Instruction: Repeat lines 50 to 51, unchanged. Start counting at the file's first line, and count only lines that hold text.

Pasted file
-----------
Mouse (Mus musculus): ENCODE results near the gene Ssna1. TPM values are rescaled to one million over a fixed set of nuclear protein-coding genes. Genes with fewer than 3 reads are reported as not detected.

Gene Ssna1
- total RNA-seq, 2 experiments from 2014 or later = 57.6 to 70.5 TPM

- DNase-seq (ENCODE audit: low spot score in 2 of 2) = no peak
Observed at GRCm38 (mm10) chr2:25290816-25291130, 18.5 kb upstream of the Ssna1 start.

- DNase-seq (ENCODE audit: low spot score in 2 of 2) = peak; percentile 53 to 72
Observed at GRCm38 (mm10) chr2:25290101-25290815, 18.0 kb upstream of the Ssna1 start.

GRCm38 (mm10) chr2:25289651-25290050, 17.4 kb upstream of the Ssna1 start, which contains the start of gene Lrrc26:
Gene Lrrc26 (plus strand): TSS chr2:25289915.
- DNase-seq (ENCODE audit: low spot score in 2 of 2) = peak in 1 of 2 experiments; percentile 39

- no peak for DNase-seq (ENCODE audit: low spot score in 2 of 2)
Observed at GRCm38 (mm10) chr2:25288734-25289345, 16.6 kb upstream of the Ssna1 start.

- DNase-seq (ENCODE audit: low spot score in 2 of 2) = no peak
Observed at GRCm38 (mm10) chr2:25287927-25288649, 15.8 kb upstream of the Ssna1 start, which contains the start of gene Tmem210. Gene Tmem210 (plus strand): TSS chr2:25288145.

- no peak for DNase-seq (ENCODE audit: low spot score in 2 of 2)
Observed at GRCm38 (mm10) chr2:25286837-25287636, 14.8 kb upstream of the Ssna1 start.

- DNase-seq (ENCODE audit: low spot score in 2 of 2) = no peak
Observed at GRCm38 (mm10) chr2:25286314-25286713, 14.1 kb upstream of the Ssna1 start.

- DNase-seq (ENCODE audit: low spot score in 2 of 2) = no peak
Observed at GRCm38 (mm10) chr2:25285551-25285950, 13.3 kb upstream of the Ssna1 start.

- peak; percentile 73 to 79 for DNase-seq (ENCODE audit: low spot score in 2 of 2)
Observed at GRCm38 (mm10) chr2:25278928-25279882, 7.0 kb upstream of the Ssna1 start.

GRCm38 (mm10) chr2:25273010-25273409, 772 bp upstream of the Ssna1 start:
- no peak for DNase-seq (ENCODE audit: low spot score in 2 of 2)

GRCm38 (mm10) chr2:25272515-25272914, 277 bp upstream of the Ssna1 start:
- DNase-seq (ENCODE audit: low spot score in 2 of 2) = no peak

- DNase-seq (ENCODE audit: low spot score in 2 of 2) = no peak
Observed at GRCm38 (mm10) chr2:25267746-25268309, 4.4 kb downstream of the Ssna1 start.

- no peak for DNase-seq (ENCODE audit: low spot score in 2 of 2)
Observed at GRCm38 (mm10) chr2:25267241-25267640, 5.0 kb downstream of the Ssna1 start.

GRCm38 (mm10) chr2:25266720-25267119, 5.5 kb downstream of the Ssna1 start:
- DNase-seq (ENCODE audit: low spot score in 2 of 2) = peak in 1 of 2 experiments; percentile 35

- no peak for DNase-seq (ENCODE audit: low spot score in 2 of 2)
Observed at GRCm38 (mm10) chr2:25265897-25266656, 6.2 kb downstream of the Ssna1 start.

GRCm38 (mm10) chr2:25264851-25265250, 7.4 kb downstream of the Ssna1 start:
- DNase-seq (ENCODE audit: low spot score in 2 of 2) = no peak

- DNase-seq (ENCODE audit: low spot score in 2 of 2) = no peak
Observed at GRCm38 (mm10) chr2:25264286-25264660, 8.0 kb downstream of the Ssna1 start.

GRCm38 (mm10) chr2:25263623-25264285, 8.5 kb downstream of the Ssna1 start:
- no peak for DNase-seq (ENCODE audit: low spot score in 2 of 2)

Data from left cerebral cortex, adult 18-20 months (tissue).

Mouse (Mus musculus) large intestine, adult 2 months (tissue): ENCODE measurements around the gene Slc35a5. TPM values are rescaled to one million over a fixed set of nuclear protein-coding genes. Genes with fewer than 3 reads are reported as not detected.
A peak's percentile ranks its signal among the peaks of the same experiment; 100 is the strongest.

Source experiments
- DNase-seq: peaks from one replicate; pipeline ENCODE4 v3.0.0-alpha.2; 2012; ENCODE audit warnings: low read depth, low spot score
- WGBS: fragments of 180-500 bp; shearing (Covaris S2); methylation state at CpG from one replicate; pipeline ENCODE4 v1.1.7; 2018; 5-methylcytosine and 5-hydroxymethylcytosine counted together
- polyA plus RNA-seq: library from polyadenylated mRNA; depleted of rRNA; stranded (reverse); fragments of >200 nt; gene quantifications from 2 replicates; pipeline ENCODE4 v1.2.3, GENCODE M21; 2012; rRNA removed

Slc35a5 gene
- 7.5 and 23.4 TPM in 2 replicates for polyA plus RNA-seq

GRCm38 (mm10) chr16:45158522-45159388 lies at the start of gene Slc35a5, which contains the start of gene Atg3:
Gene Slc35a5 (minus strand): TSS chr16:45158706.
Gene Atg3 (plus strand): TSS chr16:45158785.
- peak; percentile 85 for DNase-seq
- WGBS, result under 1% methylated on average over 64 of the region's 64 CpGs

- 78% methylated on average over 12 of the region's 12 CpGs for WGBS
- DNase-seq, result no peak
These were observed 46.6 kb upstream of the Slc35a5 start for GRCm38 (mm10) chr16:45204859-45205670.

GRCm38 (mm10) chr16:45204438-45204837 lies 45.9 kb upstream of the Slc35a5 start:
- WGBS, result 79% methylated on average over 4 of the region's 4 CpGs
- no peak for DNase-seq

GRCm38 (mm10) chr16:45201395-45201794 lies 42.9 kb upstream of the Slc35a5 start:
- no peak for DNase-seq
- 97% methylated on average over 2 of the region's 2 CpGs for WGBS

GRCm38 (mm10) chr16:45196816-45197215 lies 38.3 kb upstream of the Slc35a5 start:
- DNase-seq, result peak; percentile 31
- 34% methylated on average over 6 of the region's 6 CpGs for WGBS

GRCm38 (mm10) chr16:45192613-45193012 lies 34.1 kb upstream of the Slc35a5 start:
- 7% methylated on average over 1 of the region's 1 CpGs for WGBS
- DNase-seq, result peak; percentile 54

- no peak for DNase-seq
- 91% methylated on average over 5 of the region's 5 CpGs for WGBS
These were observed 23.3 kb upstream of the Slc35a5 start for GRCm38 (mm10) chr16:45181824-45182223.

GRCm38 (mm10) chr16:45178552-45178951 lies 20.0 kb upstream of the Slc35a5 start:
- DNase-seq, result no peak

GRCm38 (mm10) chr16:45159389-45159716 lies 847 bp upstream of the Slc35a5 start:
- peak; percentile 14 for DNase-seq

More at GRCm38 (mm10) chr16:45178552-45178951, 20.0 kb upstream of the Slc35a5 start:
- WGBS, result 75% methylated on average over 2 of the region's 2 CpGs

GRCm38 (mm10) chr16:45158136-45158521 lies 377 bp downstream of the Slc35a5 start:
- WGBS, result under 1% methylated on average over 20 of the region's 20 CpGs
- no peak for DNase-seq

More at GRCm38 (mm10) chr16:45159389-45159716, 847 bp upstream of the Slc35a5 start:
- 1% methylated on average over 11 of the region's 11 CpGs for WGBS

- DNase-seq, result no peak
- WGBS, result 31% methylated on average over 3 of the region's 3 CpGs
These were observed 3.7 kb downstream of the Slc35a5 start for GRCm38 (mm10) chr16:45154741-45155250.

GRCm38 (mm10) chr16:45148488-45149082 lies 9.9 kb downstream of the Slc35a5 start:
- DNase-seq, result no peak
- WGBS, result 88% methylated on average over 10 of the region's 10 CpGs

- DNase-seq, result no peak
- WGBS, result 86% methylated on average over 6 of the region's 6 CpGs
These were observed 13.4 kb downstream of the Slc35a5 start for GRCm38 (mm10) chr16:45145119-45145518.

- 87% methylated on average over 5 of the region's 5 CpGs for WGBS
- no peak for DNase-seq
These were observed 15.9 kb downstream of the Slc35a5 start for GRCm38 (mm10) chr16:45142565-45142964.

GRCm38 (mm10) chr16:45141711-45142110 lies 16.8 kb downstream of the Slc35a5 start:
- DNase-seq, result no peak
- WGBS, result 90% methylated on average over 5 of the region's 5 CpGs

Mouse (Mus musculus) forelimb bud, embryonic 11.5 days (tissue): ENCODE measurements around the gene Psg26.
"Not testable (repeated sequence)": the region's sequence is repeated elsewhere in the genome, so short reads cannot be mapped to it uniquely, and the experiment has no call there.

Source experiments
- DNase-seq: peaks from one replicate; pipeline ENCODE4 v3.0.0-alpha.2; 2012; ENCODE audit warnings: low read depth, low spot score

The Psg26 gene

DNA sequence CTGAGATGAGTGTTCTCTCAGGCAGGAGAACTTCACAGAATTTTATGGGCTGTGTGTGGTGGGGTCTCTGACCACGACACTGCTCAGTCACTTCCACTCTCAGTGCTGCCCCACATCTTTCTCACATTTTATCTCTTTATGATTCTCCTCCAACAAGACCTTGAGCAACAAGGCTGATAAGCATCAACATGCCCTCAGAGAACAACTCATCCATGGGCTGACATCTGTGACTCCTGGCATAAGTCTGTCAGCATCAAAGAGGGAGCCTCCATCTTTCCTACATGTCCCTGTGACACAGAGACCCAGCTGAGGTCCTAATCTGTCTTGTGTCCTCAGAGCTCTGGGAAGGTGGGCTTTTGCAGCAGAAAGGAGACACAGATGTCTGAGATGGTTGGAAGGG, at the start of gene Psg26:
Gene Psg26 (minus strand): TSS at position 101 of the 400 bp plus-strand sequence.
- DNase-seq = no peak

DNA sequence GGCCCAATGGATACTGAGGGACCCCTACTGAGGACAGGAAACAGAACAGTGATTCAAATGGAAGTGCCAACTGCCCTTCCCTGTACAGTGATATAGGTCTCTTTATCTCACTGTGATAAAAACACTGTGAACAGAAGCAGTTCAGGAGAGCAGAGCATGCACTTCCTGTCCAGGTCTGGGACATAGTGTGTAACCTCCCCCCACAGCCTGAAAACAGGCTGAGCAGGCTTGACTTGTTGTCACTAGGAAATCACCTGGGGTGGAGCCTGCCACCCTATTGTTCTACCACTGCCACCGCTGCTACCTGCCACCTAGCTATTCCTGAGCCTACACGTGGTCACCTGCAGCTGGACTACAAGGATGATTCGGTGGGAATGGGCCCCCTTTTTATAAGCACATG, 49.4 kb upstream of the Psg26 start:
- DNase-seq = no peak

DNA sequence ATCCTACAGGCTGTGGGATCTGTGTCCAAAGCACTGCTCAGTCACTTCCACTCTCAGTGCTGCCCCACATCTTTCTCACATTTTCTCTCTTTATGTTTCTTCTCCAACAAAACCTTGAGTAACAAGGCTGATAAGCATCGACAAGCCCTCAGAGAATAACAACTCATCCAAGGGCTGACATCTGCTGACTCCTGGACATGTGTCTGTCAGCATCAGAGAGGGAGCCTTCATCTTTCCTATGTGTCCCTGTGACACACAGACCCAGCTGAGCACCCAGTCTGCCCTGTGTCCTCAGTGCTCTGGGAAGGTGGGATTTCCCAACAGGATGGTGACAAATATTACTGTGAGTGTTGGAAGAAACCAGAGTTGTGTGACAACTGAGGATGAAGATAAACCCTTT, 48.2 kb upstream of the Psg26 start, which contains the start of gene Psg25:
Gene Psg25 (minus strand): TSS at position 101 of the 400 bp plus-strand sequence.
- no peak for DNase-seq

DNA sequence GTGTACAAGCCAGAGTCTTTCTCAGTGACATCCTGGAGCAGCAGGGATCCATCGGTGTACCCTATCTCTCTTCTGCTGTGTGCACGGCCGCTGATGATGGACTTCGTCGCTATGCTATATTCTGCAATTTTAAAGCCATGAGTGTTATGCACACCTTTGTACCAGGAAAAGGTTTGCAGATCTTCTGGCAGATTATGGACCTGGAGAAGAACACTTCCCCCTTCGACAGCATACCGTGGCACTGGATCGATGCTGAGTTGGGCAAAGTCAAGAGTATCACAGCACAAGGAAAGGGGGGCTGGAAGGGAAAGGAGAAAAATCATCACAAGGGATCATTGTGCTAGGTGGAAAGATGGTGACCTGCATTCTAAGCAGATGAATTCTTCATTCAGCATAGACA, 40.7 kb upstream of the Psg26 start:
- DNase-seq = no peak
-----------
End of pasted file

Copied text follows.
GRCm38 (mm10) chr16:45158522-45159388 lies at the start of gene Slc35a5, which contains the start of gene Atg3:
Gene Slc35a5 (minus strand): TSS chr16:45158706.